6 Must-Read Books for Teen Actors

6 Must-Read Books for Teen Actors

After a tremendous response to my articles, “6 Books Every Actor Should Have on the Shelf” and its followup “6 (More),” I want to share my teen reading list! As an acting coach specializing in young performers, I am familiar with great literature in the field and know the value of its teachings. There are so many informative books written by industry experts that can help teens solidify concepts learned in acting classes and coaching sessions. These books will help teens grow both as students and young performers.

“Tips: Ideas for Actors,” by Jon Jory. Jory, a veteran acting teacher and producer of over 1300 plays, has brought his expertise in the form of tips for actors. Clear, concise, and direct, his advice to actors nails the aspects of performance on the head. Divided into different categories such as textual study, character development, technique, and strategy, Jory covers a wide range of necessary skills that young actors sometimes forget and need to master. I highly recommend this book for young performers, as they can learn valuable lessons without getting lost in an author’s words. 

“The 7 Simple Truths of Acting for the Teen Actor,” by Larry Silverberg. Silverberg is one of the most renowned authorities on the Sanford Meisner technique. His internationally acclaimed series, “The Sanford Meisner Approach,” provides actors with indispensable instruction and deep understanding of the Meisner technique. In this book, Silverberg speaks directly to young performers by stripping away the fluff surrounding acting and focusing on the acting at the most human level. In seven chapters, Silverberg takes readers on a journey of self-discovery. He encourages readers to act from a personal place; he creates confidence in performers and enables them to embark on a path of true acting. 

“Meisner for Teens: A Life of True Acting,” by Larry Silverberg. Silverberg brings another indispensable resource to young actors with his workbook instruction guide on the Meisner technique. Silverberg speaks directly to teenagers and challenges them to think critically about their purpose in becoming a character and living truthfully on stage. What I love about this book is its interactive nature. Acting is doing, and here Silverberg engages teens in his writing so they don’t get lost in his instruction. In “Meisner for Teens,” performers define their desires, outline their technique, and refine their skills of listening and observation. For young performers eager for all-encompassing training, “Meisner for Teens” is a must-have.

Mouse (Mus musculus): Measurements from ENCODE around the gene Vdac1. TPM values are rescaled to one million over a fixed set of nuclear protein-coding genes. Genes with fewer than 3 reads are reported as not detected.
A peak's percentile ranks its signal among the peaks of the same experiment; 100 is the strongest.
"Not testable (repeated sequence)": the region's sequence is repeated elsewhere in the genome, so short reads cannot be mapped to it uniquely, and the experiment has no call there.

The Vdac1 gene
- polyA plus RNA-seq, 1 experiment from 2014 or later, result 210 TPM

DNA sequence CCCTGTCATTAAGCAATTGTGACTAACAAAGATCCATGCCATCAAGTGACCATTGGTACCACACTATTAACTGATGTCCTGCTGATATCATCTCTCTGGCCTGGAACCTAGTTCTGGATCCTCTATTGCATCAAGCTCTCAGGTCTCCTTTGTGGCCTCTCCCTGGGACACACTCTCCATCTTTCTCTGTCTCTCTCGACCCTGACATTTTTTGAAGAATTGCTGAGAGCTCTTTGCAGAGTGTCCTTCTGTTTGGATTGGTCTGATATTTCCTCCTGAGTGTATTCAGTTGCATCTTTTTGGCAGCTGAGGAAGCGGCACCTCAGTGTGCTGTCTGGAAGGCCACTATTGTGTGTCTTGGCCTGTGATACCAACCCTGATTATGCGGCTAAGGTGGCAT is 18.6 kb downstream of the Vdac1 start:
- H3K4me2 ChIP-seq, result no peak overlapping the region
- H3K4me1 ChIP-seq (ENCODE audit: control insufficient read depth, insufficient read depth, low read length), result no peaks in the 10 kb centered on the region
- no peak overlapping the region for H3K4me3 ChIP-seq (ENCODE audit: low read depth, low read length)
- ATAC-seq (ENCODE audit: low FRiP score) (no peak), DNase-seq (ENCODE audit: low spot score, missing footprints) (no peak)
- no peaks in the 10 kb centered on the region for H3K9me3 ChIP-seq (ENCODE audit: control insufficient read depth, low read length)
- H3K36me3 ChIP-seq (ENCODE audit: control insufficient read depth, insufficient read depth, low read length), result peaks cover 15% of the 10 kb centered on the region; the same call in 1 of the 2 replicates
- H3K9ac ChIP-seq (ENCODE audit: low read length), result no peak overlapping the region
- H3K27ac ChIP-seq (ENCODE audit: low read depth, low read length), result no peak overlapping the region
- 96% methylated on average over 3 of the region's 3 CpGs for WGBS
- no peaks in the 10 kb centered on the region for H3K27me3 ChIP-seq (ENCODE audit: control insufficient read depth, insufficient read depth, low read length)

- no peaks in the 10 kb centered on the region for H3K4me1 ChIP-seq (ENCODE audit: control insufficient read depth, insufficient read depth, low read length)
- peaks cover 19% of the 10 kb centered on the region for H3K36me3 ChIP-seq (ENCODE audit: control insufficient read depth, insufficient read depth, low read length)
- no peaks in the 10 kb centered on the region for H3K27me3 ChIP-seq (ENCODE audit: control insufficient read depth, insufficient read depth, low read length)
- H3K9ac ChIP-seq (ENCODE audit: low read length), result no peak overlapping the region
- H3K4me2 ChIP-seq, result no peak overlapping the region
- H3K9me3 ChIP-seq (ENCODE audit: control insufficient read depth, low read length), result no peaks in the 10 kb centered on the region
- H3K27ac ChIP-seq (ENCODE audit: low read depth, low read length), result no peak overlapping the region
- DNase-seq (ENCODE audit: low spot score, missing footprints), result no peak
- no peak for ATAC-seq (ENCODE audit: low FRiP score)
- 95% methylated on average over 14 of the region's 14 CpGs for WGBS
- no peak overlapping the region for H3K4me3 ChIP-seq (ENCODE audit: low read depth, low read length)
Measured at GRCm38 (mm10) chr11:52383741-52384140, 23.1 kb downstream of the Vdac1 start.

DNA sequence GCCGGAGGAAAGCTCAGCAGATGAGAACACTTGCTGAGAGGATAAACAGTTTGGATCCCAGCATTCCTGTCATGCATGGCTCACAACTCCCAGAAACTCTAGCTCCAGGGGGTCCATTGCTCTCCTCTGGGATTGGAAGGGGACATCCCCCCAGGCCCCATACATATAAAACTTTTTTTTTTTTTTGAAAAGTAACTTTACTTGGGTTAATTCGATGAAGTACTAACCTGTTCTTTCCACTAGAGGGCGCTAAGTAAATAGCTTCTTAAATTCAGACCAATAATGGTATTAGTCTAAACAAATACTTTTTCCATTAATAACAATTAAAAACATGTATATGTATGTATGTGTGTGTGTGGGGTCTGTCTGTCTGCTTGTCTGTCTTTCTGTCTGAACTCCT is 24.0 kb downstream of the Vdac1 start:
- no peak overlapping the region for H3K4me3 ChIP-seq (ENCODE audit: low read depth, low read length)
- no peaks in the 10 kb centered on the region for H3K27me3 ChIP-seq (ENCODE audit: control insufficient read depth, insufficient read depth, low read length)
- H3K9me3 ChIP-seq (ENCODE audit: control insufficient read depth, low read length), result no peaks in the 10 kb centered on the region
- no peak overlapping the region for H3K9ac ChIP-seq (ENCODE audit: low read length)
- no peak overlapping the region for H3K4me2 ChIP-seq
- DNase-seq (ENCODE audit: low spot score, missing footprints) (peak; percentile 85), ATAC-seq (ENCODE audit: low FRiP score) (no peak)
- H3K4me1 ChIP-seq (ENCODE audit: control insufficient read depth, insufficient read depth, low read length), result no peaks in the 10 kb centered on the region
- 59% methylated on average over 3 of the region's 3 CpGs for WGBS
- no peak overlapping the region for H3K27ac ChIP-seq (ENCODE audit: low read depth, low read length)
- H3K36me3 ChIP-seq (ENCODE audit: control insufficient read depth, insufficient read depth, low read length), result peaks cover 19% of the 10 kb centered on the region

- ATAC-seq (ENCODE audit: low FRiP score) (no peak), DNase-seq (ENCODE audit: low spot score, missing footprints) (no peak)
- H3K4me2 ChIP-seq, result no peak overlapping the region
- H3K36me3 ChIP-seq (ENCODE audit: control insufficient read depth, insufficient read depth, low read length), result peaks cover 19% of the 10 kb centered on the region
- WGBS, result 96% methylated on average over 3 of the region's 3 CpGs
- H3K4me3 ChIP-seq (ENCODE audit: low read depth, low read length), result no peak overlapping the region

“Actions: The Actors’ Thesaurus,” by Marina Calderone and Maggie Lloyd-Williams. Acting meansto do. Thousands of action words are alphabetized and categorized to help you find what you are doing in every beat. This book will help you play specific actions and get away from making general choices. “Actions: The Actors’ Thesaurus” is a no-nonsense book that every actor must also have in rehearsals. So many acting technique books get lost in the wordiness of describing acting; I love that this book is direct. When you’re in need of a quick word in order to make sense of a scene, this book is a lifesaver. 

“The Actor’s Art and Craft: William Esper Teaches the Meisner Technique,” by William Esper and Damon DiMarco. I discuss this book in my article for must-have books for adult actors, and I believe this book transcends all ages. Esper trained with the legendary Meisner as an actor and teacher for many years. What makes this book superb is co-writer DiMarco’s addition to Esper’s work. A former student of Esper’s, DiMarco spent over a year observing his mentor teaching first-year acting students. In this book, he recreates that experience for us, allowing readers to experience the progression of performance exercises in practices. This is perfect for teen actors who need to have a strong foundation of the basics in order to progress into deeper, more mature study. 

“Audition,” by Michael Shurtleff. No list is complete without a book on audition technique, since that’s what actors do most of the time. A legendary casting director, Shurtleff’s book provides readers with a comprehensive guide to getting started in the auditioning world and getting the part. There are skills unique to auditioning Shurtleff nails it. His infamous 12 guideposts have influenced my own work in developing my simple technique to help actors learn how to direct themselves. From developing relationships to finding the humor in a scene, Shurtleff’s book will help you ace any audition.  

I’ve been working with kids and teens for almost 30 years as an acting coach and manager. My years of expertise, coupled with my desire to help actors grow as natural performers, has led me on a path to share my technique. I am excited to announce that I am working on a book for kids and teens navigating their way through the wonderful world of acting. Be on the lookout for my book this fall! It’s a journey you don’t want to miss.

Master your craft, empower yourself, enjoy the journey.

Article is reposted here with permission from Backstage.com.

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By | 2017-01-03T19:35:39+00:00 April 18th, 2015|Articles|0 Comments

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